The MAF formula is useful as a quick-and-dirty first stab. When compared to other tests, it tends to give a lower or more conservative AeT heart rate. This is a plus for most people who tend to do most of their aerobic base training at too high of an intensity.

The formula is simple: 180 minus your age. In order to semi-personalize it, you can use the following modifiers:

  • If you are recovering from a major illness or on significant medications, subtract 10 bpm from the result.
  • If you have been sick or injured and not training regularly, subtract 5 bpm from the result.
  • If you have been training consistently for two years with neither a) nor b), use the formula 180 – Age.
  • If you have been training consistently for more than two years and seeing improvements with neither a) nor b), add 5 bpm to the result.
MAF Formula Takeaways

Pluses: Simplicity.

Minuses: Besides the statistical shortcoming mentioned above, its narrow window for improvement—only +5 bpm—does not allow for the significant improvement that will come with training correctly. We have seen hundreds of athletes with ADS improve their aerobic threshold by 25–30 bpm over several months to a year.

Rating: 1–2 stars

Nose Breathing/Conversational Test

During the training of high-level endurance athletes, we noticed that the upper intensity limit of their ability to breathe through the nose or carry on a conversation in full sentences corresponded very well with tests for the AeT, such as a blood lactate test. This led us to propose in our earliest writings that we could substitute this simple noninvasive test for the more complex and expensive ones. 

All you need to do is close your mouth during a run and see if you can sustain breathing through your nose for several minutes at a time. Alternatively, see if you can carry on a conversation in medium-length full sentences.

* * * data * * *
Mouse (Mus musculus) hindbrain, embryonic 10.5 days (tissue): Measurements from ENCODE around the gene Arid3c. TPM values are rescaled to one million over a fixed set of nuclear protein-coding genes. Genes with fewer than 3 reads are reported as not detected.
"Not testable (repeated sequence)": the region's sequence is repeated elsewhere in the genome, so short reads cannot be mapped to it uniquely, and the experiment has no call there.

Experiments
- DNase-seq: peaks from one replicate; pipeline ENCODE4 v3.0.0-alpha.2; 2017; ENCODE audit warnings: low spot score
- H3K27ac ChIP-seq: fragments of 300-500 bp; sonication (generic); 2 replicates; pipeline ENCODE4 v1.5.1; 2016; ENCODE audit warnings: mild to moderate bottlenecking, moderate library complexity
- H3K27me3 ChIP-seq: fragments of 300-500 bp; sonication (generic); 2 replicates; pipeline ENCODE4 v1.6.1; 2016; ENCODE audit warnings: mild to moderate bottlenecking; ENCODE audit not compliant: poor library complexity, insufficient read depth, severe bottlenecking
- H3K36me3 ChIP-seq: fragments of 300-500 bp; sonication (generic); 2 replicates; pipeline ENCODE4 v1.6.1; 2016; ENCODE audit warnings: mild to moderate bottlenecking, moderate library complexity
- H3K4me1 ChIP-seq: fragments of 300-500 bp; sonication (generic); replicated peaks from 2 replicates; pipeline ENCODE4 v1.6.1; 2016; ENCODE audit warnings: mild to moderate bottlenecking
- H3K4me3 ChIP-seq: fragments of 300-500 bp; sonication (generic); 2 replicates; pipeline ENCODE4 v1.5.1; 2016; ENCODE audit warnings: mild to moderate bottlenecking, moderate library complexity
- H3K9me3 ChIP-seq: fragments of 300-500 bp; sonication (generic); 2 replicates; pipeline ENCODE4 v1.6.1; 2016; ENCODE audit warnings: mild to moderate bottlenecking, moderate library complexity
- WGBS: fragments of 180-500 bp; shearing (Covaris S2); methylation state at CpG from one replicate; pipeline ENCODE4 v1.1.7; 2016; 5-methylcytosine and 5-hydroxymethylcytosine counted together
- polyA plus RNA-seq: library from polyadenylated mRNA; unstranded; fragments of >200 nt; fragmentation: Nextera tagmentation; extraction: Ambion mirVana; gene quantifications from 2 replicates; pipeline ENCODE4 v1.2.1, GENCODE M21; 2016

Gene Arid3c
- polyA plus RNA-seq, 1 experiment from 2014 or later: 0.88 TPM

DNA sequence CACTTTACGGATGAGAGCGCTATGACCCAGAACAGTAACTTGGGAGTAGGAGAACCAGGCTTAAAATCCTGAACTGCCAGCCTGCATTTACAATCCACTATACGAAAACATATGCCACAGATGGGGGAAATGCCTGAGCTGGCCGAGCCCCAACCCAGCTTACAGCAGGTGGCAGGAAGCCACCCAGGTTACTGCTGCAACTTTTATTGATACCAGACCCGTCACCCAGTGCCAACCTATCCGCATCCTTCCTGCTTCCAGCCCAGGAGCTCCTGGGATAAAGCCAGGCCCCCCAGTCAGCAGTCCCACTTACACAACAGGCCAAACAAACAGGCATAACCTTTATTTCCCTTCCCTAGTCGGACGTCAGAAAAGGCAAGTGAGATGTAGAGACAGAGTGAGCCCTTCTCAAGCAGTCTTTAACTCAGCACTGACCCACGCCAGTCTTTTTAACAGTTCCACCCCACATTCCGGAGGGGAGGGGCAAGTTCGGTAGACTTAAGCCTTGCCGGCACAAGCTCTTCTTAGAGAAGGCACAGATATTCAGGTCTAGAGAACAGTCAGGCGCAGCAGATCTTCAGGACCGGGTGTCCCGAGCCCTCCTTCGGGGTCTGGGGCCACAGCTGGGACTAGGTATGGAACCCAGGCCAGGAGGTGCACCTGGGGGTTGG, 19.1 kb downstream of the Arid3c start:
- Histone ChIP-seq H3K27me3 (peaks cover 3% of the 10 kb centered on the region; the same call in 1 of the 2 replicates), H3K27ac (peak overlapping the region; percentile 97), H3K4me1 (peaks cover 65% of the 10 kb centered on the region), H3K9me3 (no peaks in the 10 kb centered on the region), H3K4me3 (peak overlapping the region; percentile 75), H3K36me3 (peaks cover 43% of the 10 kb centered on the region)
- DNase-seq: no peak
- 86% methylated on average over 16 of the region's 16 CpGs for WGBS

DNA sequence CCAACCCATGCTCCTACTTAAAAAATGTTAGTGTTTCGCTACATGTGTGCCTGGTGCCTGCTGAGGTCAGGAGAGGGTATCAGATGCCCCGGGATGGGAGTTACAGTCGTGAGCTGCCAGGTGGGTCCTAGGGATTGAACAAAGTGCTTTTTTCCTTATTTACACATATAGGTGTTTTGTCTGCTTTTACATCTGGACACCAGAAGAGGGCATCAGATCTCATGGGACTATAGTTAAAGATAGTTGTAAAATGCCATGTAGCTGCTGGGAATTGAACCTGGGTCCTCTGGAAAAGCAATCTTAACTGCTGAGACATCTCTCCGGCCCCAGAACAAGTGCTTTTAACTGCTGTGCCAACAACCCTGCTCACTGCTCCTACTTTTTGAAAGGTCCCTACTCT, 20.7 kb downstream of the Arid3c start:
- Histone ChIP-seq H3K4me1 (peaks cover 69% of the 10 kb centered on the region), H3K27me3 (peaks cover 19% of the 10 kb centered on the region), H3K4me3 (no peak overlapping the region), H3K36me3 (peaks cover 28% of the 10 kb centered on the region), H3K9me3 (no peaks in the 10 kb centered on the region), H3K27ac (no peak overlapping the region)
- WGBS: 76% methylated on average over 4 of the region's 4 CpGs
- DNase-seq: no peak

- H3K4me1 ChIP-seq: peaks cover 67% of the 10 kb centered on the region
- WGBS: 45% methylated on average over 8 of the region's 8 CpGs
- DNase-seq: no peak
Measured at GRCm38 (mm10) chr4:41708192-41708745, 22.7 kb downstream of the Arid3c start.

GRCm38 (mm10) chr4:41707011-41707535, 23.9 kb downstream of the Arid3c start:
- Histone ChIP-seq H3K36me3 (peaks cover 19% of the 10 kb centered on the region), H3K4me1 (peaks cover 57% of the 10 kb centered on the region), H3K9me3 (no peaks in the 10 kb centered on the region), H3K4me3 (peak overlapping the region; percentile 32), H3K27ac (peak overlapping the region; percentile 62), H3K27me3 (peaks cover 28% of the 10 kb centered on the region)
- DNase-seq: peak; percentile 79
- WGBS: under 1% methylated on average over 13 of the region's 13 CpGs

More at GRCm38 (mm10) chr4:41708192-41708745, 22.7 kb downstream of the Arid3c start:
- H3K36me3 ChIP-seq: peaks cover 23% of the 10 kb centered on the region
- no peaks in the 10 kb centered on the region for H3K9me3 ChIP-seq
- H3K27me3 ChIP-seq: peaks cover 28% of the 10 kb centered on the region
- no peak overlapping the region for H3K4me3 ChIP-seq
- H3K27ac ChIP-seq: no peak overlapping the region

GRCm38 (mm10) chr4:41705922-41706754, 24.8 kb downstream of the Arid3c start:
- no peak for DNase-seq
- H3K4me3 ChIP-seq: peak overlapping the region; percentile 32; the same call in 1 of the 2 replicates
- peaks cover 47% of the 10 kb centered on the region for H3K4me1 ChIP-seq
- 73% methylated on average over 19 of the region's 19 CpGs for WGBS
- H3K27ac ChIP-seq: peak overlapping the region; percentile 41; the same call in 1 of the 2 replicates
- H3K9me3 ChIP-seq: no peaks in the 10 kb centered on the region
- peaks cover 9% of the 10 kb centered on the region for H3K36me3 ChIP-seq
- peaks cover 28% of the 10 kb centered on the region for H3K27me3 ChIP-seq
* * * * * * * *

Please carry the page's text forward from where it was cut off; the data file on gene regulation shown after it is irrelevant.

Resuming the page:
We were not inventing anything new here. Exercise science uses the ventilatory markers rate and depth of breathing for this same purpose when doing a Gas Exchange Test (GET, discussed later), albeit with more accuracy. However, once we began to work with untrained and less well-trained climbers, we discovered that this nice, simple test no longer worked.

Nose Breathing Takeaways

Pluses: Simplicity and real-time feedback. If you have a long history of aerobic training, this test is likely to work for you. It can be used frequently for checks on improvement.

Minuses: If you’re not well trained aerobically, forget it and move on to the next test.

Rating: 0–3 stars

Heart Rate Drift Test

This test has become our go-to test for all our coached athletes. We like it so much that we include it as the first workout in every aerobically based training plan we offer. This article provides a full description of the test, so we won’t repeat the instructions here. We have found it to be well correlated (95+ percent) with Metabolic Efficiency Tests (the gold standard, explained later). 

Simple in concept, this test uses the principle that when you hold an aerobic pace (<AeT), your heart rate will remain nearly constant for as long as an hour. If your heart rate rises more than 5 percent at that steady pace, your starting heart rate was higher than AeT. If the heart rate drift is less than 5 percent, your starting heart rate was below AeT.  

Here is a video tutorial on how to properly conduct a Heart Rate Drift Test.

If you are conducting your Heart Rate Drift test on a running track, be sure to read this very short post to get the most accurate data.

Heart Rate Drift Takeaways

Pluses: The test is free and can be performed frequently to assess improvement.

Minuses: To get an accurate result, you need to follow the directions carefully. It is best performed on a treadmill. While not required, it is helpful to have a TrainingPeaks premium account.

Rating: 3 stars

Blood Lactate Concentration Test

With the advent of relatively cheap portable lactate monitors in the 1990s, it became possible for amateurs to conduct a test previously reserved for exercise science labs. We consider blood lactate testing to be useful for determining AeT if the stages are at least 3 minutes long. Many labs offer this type of test either alone or in conjunction with a Gas Exchange or Metabolic Efficiency Test. We’re not fans of using the blood lactate test to determine the anaerobic threshold (AnT). Read below to see why.

Links to longer articles on this test:
Blood Lactate Test Protocol: Tips and Tricks
Blood Lactate Testing: The Silver Standard

Blood Lactate Test Takeaways